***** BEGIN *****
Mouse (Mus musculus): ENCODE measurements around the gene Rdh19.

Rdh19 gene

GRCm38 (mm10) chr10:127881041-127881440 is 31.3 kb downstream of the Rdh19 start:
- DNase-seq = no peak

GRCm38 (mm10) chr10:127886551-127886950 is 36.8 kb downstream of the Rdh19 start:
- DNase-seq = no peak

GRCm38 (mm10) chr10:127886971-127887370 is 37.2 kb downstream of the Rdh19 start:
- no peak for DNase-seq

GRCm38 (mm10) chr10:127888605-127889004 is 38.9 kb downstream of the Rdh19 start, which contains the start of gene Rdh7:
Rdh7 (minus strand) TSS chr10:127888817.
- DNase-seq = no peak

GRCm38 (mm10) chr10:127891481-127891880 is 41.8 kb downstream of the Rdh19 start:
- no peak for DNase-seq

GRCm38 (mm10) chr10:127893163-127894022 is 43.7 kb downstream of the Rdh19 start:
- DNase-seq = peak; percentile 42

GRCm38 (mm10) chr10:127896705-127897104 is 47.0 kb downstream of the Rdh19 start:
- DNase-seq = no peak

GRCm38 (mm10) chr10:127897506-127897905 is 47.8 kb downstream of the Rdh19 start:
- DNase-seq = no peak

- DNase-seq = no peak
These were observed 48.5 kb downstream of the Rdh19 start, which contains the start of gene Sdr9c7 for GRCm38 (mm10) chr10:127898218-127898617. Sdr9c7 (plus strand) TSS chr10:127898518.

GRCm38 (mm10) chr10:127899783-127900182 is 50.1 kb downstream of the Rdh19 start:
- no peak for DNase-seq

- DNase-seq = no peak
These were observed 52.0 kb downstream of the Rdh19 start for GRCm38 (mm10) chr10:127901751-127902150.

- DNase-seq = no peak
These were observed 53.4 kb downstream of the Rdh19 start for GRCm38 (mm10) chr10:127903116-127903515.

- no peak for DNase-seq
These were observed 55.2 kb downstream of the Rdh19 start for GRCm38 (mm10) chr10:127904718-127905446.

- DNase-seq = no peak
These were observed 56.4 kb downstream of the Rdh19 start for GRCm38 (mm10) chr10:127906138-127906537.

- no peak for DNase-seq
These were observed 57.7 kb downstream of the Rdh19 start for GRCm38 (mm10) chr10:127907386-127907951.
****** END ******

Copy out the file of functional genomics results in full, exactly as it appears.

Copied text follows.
Mouse (Mus musculus): ENCODE measurements around the gene Rdh19.

Rdh19 gene

GRCm38 (mm10) chr10:127881041-127881440 is 31.3 kb downstream of the Rdh19 start:
- DNase-seq = no peak

GRCm38 (mm10) chr10:127886551-127886950 is 36.8 kb downstream of the Rdh19 start:
- DNase-seq = no peak

GRCm38 (mm10) chr10:127886971-127887370 is 37.2 kb downstream of the Rdh19 start:
- no peak for DNase-seq

GRCm38 (mm10) chr10:127888605-127889004 is 38.9 kb downstream of the Rdh19 start, which contains the start of gene Rdh7:
Rdh7 (minus strand) TSS chr10:127888817.
- DNase-seq = no peak

GRCm38 (mm10) chr10:127891481-127891880 is 41.8 kb downstream of the Rdh19 start:
- no peak for DNase-seq

GRCm38 (mm10) chr10:127893163-127894022 is 43.7 kb downstream of the Rdh19 start:
- DNase-seq = peak; percentile 42

GRCm38 (mm10) chr10:127896705-127897104 is 47.0 kb downstream of the Rdh19 start:
- DNase-seq = no peak

GRCm38 (mm10) chr10:127897506-127897905 is 47.8 kb downstream of the Rdh19 start:
- DNase-seq = no peak

- DNase-seq = no peak
These were observed 48.5 kb downstream of the Rdh19 start, which contains the start of gene Sdr9c7 for GRCm38 (mm10) chr10:127898218-127898617. Sdr9c7 (plus strand) TSS chr10:127898518.

GRCm38 (mm10) chr10:127899783-127900182 is 50.1 kb downstream of the Rdh19 start:
- no peak for DNase-seq

- DNase-seq = no peak
These were observed 52.0 kb downstream of the Rdh19 start for GRCm38 (mm10) chr10:127901751-127902150.

- DNase-seq = no peak
These were observed 53.4 kb downstream of the Rdh19 start for GRCm38 (mm10) chr10:127903116-127903515.

- no peak for DNase-seq
These were observed 55.2 kb downstream of the Rdh19 start for GRCm38 (mm10) chr10:127904718-127905446.

- DNase-seq = no peak
These were observed 56.4 kb downstream of the Rdh19 start for GRCm38 (mm10) chr10:127906138-127906537.

- no peak for DNase-seq
These were observed 57.7 kb downstream of the Rdh19 start for GRCm38 (mm10) chr10:127907386-127907951.